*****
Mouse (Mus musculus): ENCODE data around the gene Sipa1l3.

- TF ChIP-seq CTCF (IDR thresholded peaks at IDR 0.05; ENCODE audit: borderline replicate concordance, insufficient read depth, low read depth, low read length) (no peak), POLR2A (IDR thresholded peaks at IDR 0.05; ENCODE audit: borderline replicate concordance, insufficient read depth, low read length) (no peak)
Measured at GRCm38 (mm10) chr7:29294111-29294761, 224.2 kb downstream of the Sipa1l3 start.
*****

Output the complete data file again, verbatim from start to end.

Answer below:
Mouse (Mus musculus): ENCODE data around the gene Sipa1l3.

- TF ChIP-seq CTCF (IDR thresholded peaks at IDR 0.05; ENCODE audit: borderline replicate concordance, insufficient read depth, low read depth, low read length) (no peak), POLR2A (IDR thresholded peaks at IDR 0.05; ENCODE audit: borderline replicate concordance, insufficient read depth, low read length) (no peak)
Measured at GRCm38 (mm10) chr7:29294111-29294761, 224.2 kb downstream of the Sipa1l3 start.